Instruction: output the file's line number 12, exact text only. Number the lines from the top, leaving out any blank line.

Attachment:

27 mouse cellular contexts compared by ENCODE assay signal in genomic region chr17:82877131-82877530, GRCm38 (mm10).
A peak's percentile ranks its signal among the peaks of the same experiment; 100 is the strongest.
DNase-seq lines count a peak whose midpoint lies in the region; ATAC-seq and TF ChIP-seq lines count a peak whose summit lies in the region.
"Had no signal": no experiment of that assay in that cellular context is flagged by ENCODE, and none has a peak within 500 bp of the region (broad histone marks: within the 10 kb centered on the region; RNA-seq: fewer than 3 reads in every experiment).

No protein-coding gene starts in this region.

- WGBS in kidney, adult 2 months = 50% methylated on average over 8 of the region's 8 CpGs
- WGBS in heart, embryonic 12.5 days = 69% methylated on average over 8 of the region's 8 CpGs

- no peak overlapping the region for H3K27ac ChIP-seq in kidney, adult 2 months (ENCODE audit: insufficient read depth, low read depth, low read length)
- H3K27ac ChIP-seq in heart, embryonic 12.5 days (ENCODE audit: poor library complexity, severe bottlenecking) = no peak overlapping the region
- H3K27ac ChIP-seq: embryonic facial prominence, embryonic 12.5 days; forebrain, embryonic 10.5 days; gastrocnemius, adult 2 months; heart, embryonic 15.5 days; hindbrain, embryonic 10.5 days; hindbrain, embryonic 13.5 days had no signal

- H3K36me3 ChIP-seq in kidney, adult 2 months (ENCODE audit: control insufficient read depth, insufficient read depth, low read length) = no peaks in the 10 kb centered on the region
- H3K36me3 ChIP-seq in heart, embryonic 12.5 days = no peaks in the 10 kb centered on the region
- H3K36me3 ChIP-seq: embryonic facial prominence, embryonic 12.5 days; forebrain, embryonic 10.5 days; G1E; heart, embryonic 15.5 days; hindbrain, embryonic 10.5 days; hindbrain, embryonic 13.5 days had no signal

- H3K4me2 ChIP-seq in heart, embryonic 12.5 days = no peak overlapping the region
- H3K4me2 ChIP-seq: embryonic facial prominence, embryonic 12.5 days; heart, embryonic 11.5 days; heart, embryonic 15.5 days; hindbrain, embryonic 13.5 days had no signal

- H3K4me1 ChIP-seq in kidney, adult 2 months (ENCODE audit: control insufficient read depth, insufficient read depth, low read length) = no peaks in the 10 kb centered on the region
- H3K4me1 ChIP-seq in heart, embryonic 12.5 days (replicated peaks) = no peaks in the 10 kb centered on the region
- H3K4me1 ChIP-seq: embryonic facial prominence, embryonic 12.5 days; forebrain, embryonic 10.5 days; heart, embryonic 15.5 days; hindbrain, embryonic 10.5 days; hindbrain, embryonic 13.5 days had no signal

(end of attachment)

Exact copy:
- H3K36me3 ChIP-seq in heart, embryonic 12.5 days = no peaks in the 10 kb centered on the region